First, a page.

Larry Goodson says what he called this "towering figure" was awkwardly caught between embassies in Kabul and Islamabad and reporting directly to Secretary of State Hillary Clinton.

"I think that he had a certain latitude. But at the same time, I think that they were really building the structure of this as they went along because you have the Afghan mission [embassy], the Pakistan mission [embassy], and now you have this almost larger than anyone else figure of American diplomacy being given the responsibility to sort of do something kind of undefined in the middle," he said.

Teresita Schaffer says Holbrooke will be missed as he was the glue holding together much of the day-to-day mechanics of U.S. Afghan and Pakistani policy.

"I think the biggest impact of the loss of Holbrooke is actually going to be on the way the U.S. government organizes for this enterprise because he was such a dominant presence.  He controlled all assignments; he did resource allocation; he did resource mobilization; he pulled the policy process together.  And while I'm sure that a lot of that will all go on, there won't be one of these towering figures making it all happen," she said.

It is not known when a permanent replacement for the Special Representative post will be named.

You May Like

Photogallery Pope's Easter Prayer: Peace in Ukraine, Syria

Pontiff also calls for end to terrorist acts in Nigeria, violence in Iraq, and success in peace talks between Israelis and Palestinians More

Abdullah Holds Lead in Afghan Presidential Election

Country's Election Commission says that with half of the ballots counted, former FM remains in the lead with 44 percent of the vote More

Russia-Ukraine Crisis Could Trigger Cyber War

As tensions between Kyiv and Moscow escalate, so too has frequency of online attacks targeting government, news and financial sites More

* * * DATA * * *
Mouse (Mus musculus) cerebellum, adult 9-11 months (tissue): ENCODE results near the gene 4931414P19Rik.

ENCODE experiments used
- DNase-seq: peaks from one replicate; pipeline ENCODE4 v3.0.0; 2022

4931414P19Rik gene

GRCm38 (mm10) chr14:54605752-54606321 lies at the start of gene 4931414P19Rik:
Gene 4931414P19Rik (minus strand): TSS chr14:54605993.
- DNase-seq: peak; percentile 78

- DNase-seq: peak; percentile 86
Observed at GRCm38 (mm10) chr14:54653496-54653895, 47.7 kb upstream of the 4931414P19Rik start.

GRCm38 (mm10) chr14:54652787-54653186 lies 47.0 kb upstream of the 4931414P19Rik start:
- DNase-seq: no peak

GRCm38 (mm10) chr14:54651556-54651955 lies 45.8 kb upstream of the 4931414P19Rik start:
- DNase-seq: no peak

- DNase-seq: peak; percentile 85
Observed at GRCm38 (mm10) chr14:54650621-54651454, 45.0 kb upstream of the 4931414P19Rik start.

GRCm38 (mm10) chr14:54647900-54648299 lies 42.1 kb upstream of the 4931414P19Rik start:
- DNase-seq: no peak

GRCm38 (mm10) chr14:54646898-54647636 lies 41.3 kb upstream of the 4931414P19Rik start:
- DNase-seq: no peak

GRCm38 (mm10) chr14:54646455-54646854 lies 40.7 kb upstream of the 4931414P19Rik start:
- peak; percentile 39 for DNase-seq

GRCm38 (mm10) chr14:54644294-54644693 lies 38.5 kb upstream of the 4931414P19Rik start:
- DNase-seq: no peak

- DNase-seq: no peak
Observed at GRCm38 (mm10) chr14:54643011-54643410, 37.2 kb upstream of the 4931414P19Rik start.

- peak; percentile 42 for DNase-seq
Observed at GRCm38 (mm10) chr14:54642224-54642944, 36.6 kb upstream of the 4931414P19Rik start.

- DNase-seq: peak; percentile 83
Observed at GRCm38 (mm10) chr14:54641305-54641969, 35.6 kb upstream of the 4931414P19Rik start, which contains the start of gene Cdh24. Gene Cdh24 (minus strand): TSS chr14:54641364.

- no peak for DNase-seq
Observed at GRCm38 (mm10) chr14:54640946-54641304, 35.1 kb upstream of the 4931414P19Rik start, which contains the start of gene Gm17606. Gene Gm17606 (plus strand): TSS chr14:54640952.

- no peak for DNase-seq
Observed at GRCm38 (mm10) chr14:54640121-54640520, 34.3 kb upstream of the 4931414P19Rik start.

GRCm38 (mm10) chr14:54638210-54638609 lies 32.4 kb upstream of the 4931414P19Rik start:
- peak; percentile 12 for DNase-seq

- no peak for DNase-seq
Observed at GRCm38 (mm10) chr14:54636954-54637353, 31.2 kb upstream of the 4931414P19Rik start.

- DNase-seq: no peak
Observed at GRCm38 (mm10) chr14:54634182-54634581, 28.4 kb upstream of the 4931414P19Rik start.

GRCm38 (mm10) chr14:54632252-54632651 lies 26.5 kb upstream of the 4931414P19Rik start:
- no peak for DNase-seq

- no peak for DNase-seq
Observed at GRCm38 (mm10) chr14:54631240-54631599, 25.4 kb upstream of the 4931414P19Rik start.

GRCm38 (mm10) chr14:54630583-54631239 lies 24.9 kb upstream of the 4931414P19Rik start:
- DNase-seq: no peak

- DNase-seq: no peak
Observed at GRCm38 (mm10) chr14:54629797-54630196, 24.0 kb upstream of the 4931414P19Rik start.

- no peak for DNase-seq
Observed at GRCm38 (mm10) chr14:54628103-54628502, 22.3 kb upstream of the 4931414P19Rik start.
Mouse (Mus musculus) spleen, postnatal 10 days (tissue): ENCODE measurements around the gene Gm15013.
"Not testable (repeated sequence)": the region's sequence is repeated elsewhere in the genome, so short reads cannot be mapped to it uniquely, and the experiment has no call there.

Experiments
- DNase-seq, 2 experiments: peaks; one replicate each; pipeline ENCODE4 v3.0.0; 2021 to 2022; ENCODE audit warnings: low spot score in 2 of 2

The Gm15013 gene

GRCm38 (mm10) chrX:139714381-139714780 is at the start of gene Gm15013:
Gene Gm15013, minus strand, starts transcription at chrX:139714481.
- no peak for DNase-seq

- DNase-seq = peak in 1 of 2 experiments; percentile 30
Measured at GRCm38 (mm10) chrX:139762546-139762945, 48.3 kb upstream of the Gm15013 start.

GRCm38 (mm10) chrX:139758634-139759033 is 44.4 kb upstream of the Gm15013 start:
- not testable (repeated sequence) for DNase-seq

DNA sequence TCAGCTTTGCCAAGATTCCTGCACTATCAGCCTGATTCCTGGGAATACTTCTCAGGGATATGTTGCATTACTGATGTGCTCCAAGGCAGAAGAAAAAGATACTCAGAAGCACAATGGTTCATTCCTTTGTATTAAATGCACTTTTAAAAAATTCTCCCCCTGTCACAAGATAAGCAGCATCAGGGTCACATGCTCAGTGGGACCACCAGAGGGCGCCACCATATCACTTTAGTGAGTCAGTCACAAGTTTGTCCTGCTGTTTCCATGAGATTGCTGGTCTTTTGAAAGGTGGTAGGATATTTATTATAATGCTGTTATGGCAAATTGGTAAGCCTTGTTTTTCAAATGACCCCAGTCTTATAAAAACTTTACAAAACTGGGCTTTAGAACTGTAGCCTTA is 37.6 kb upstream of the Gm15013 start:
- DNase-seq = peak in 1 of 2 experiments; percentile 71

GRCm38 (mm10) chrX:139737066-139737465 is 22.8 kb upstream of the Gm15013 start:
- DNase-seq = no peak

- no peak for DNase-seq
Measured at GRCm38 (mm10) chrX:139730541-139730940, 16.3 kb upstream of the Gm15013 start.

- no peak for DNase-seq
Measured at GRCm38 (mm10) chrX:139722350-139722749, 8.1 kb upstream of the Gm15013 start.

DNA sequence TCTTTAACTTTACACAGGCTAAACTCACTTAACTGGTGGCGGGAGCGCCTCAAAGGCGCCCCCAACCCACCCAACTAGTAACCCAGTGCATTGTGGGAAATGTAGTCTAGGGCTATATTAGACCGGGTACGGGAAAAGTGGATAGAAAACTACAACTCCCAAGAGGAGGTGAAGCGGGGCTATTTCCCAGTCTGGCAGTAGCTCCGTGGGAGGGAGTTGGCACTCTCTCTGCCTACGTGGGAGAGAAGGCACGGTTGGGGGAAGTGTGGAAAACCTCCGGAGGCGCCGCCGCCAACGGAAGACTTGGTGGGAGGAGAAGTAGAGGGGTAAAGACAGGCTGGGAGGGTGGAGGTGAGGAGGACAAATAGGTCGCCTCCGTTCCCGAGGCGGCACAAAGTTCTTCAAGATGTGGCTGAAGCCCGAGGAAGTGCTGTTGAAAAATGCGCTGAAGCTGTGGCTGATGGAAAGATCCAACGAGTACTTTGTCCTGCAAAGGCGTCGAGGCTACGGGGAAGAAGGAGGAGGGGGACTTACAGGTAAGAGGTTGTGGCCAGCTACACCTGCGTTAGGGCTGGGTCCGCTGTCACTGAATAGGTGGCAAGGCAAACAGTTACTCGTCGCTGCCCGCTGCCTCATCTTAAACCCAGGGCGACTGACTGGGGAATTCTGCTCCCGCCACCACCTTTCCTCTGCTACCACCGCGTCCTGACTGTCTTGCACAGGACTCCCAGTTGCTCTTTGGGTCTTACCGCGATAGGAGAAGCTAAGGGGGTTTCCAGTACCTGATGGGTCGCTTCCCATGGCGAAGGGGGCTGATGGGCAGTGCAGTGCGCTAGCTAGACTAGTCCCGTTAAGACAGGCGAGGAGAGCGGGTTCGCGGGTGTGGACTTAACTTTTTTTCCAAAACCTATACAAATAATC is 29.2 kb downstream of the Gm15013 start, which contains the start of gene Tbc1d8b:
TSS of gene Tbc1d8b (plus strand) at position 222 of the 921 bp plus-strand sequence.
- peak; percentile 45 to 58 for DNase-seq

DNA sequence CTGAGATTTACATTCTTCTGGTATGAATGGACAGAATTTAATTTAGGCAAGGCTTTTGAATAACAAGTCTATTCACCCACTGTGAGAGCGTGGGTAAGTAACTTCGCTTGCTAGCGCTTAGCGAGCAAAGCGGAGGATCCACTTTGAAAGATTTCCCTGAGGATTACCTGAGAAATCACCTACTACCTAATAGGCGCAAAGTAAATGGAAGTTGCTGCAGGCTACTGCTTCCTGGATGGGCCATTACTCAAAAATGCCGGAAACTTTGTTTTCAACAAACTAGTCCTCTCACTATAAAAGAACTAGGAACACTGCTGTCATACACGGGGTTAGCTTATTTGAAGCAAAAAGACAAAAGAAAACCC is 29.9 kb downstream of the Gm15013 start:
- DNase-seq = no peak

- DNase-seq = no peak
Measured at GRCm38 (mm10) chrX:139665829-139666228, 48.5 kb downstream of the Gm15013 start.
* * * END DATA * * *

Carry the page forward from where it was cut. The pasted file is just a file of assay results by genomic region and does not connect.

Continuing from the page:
This forum has been closed.
Comments
     
There are no comments in this forum. Be first and add one

Featured Videos

Your JavaScript is turned off or you have an old version of Adobe's Flash Player. Get the latest Flash player.
Ukraine, Russia, United in Faith, Divided in Politicsi
X
Michael Eckels
April 19, 2014
There is a strong historical religious connection between Russia and Ukraine. But what role is religion playing in the current conflict? In the run-up to Easter, Michael Eckels in Moscow reports for VOA.
Video

Video Ukraine, Russia, United in Faith, Divided in Politics

There is a strong historical religious connection between Russia and Ukraine. But what role is religion playing in the current conflict? In the run-up to Easter, Michael Eckels in Moscow reports for VOA.
Video

Video Face of American Farmer is Changing

The average American farmer is now 58 years old, and farmers 65 and older are the fastest growing segment of the population. It’s a troubling trend signaling big changes ahead for American agriculture as aging farmers retire. Reporter Mike Osborne says a new report from the U.S. Census Bureau is suggesting what some of those changes might look like... and why they might not be so troubling.